Saturday, June 9, 2012

Rumford Roasters and Reip Ovens

Not all metal ovens are Rumford Roasters.  Count Rumford (Benjamin Thompson, 1753 - 1814) and his Roasters, pictured left, are certainly the most well known, but other iron and tin ovens inserted into the side of the hearth were used in Europe and the United States such as the Reip Oven and Roaster of Maryland, patented in 1825. 

Brick bake ovens are heated by burning wood for several hours, removing all the burned wood coals, then just using the heat from the bricks to bake the food.  The heat decreases since the burning wood is gone.  The oven, pictured below, takes me about 2 1/2 hours to get up to baking temperature.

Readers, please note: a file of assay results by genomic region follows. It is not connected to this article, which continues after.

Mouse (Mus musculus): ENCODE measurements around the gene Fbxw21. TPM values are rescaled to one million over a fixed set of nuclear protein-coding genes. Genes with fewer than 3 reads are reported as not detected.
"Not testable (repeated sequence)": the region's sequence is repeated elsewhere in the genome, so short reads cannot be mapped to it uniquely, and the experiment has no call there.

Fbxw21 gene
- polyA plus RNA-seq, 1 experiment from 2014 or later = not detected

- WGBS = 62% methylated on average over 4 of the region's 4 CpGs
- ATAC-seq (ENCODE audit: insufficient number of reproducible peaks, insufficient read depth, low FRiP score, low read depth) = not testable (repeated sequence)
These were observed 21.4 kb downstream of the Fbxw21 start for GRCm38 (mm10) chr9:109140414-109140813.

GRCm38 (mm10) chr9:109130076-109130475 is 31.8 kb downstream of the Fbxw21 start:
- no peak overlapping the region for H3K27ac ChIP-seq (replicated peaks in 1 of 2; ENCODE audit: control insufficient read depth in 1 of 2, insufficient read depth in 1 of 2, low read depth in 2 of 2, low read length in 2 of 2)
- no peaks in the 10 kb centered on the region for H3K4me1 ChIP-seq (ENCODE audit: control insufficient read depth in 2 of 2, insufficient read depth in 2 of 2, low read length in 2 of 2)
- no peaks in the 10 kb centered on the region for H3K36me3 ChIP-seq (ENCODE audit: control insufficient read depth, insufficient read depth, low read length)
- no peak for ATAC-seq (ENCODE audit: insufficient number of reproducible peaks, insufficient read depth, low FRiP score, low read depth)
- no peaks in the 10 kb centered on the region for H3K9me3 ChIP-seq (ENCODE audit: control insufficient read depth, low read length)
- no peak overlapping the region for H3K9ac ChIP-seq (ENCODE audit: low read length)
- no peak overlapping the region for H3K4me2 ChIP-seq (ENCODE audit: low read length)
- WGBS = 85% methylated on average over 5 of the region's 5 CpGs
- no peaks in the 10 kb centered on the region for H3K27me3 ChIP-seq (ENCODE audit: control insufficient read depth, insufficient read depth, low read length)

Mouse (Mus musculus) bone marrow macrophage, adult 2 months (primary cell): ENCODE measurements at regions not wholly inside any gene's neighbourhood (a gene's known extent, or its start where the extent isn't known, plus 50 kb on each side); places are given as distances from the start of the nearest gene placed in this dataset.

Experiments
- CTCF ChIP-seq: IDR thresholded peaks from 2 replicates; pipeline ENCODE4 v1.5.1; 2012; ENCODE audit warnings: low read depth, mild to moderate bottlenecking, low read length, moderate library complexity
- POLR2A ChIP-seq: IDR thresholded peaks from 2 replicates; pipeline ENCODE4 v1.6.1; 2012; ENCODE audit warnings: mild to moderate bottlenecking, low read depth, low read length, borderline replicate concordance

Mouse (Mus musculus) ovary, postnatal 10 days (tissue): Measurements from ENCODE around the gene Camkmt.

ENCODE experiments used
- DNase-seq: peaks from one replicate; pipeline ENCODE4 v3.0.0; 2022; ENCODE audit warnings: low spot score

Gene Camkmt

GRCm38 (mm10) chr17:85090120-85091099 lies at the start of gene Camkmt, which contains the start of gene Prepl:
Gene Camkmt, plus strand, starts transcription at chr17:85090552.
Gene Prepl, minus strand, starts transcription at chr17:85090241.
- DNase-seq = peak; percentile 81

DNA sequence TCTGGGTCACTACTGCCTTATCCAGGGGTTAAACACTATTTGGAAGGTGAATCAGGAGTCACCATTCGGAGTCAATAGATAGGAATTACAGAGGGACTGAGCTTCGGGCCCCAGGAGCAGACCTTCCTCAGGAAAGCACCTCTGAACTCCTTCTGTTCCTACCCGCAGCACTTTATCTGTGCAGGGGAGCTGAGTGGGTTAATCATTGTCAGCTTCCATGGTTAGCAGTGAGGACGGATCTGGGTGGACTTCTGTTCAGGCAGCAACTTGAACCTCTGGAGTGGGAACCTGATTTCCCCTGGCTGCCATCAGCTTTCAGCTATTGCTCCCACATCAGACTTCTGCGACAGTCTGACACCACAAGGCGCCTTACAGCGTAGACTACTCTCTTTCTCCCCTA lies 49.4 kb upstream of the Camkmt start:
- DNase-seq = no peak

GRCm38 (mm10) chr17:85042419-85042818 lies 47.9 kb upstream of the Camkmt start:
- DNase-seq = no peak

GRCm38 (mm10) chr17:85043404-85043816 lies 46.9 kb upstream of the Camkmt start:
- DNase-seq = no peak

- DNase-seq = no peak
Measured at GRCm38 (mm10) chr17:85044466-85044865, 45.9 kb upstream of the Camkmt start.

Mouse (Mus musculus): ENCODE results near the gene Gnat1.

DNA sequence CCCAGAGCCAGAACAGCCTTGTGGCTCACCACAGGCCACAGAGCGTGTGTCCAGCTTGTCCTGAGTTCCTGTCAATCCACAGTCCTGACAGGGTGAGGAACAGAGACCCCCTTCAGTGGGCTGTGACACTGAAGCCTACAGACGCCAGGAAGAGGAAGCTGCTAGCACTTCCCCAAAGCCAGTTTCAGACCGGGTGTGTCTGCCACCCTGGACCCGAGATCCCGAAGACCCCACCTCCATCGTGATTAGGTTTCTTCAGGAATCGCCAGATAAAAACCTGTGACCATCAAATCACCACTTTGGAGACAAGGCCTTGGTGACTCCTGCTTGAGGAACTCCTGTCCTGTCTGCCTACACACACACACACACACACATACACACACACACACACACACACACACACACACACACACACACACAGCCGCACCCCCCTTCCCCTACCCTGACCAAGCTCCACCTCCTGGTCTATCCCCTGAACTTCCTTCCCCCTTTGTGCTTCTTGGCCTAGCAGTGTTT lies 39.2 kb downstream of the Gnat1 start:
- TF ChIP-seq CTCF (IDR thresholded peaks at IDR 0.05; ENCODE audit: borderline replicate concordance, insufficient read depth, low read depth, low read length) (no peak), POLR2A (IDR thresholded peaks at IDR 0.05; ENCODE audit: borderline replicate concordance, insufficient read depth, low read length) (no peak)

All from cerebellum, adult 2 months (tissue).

Rumford and Reip ovens both have a firebox directly under the oven where charcoal or mined coal were burned.  The ashes fell into the second, lower box.  Thus the heat could be maintained after the food was put on the shelves in the oven to bake.
Among the variety of metal ovens found in Maryland are Reip's Bake Ovens. Henry Reip of Baltimore obtained a patent for a Bake Oven and Roaster in 1825. He and his sons manufactured and sold the ovens for about forty years.  The oval oven, above, was made by Alfred Reip.

The Rumford Roaster pictured (first one; round) was made by Elijah Fuller (1778-1852).  His shop was at 23 Neptune St, Salem, MA from at least 1803 until he died in 1852.

If you know of any type of iron oven [or stew stove, set kettle, boiler, oven...] please contact me at

And if you must remove a Reip oven from the wall, please email me for instructions.

Posts on Reip ovens HERE

Article on Hampton NHS Reip oven, stew stove, and outbuildings for Oxford Food Symposium HERE

Rumford Roaster posts HERE

Octagon cast iron oven HERE

©2012 Patricia Bixler Reber

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